By Teachers, For Teachers
As a child, many of you probably remember looking forward to the Sunday newspaper so you can read the comics, or as some used to say, the “Sunday Funnies.” What you didn’t realize back then as a child was that comic strips make for great teaching strategies. The illustrations, combined with the imaginative and funny stories, make for engaging teaching strategies to hook any reluctant reader. The fact that comic strips are short and sweet, and silly and clever only help lure readers in. In just a few short frames students can learn how to think outside of the box. Educators are much more accepting of comic strips today, because of all of these great benefits. Here are a few creative classroom activities to try with your students.
Younger students may have never seen or heard of a comic strip before. You can show them a comic strip from the Sunday newspaper, or you can go online at Gocomics.com and print one out. Talk about how each comic strip has a beginning, a middle, and an end. Discuss how they are supposed to be witty, clever, and are meant to engage readers. Talk about the colorful illustrations and how they don’t require a lot of words to get their point across. Let students read a few of them and really get the feel for what they are all about before you begin any new activity.
Comic strips are the perfect tool to teach students that there is a beginning, a middle, and an end to a story. Choose a few age-appropriate comic strips from the Sunday newspaper (or wherever you can find them) and cut them out so they are no longer a strip. On the back, label each frame of the strip in sequential order and place into an envelope. Challenge students to put the comic strips in order from beginning to end. If they really get stuck, you can allow them to peak at the number on the back. For an extension activity have students create their own comic strips and have their classmates try and put them in sequential order.
Students can use this online comic strip maker to create their own dialogue. All students have to do is fill in the dialogue boxes with what they want the characters to say and print it. It’s a great introductory activity before you have them create their own comic strip later on.
Have you ever read a comic strip and thought to yourself, “I would have said this instead of that?” Well, for this activity, your students can! Challenge students to alter a comic strip by whiting out one section in each strip. Then, have students rewrite the dialogue the way they think it should go.
Now that students have some experience with character dialogue you can challenge them to create their own comic strip. Provide students with a blank sheet of paper that has three frames on it. Encourage students to come up with a comic strip name and maybe even a pen name instead of using their own. Then, have students add details such as a background, props, and at least two characters with dialog bubbles. Students should make a rough draft first, and then for their final draft have them use colored pencils to really make the comic strip come alive.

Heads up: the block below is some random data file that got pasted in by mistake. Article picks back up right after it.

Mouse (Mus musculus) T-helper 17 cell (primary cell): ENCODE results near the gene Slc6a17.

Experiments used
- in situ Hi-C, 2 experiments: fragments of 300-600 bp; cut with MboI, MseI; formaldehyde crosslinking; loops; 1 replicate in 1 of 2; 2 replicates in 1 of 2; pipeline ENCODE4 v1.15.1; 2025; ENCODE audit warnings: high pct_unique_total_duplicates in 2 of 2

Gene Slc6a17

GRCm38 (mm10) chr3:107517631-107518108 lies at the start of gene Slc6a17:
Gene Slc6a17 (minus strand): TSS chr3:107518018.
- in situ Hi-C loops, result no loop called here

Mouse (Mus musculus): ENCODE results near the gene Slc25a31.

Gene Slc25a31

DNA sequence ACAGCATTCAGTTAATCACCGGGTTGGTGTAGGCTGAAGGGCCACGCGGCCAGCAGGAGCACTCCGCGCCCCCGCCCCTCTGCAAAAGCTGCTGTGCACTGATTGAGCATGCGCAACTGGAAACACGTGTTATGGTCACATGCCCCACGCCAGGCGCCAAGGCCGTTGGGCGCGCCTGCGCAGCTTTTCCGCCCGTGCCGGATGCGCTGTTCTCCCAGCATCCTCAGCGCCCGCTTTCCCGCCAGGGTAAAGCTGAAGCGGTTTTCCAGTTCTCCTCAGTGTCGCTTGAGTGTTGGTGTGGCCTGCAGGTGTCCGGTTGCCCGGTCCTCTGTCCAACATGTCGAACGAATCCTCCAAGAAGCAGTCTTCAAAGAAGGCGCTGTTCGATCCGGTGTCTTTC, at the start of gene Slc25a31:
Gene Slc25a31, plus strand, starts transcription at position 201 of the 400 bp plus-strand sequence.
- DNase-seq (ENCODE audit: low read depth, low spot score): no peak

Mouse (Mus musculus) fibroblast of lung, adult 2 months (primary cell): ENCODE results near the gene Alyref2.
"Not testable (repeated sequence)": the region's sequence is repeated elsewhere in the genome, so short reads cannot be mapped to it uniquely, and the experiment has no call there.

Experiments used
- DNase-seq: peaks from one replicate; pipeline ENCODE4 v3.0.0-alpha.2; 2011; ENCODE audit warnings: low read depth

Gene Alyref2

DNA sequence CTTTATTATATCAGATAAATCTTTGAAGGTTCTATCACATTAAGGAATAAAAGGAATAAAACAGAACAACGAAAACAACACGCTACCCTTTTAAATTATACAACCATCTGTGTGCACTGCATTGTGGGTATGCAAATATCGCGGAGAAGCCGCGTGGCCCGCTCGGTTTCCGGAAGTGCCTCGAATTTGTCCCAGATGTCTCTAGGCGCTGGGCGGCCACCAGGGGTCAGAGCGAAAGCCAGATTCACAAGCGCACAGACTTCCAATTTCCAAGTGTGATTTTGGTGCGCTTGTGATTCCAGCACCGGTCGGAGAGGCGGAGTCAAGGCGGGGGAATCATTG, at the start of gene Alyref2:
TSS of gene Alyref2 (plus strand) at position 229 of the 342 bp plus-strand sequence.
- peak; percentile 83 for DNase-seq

Choose two comic strips and have students use a Venn diagram to compare and contrast the two. Do this first as a group and ask students to find the similarities and the differences of the two. Then, once they get the hang of it, give students two new comic strips to compare and contrast on their own.
Have students further their sequencing skills by having them go on a sequential adventure. First, be sure that they know how to sequence a comic strip, you can have them complete the first activity in this article before you try this one. Then, once you know they understand the concept, you can give students a comic strip that has three pictures on it. The goal is for students to draw and write what would come next in the fourth frame. Encourage students to be imaginative, and come up with an ending that is not only creative, but that makes sense as well.
Once your students have completed a few comic strip activities, you may find that there vocabulary has most likely expanded. With comic strips you have to make the characters come alive by creating engaging dialogue. This dialogue will drive students to search for new ways to make their characters express themselves. You can use this enthusiasm students will have for comic strips to your advantage. Try using them as a way for students to grasp other concepts. If you find that students are struggling with learning the facts of Rosa Parks, have them create a comic strip depicting the events of the bus boycott. Comic strips simple text and images are a great way for students to remember important events.
Do you have any fun ways to teach with comic strips? Please feel free to share your ideas in the comment section below, we would love to hear them!
Janelle Cox is an education writer who uses her experience and knowledge to provide creative and original writing in the field of education. Janelle holds a master's of science in education from the State University of New York College at Buffalo. She is also the elementary education expert for About.com, as well as a contributing writer to TeachHUB.com and TeachHUB Magazine. You can follow her at Twitter @Empoweringk6ed, on Facebook at Empowering K6 Educators, or visit her website at Empoweringk6educators.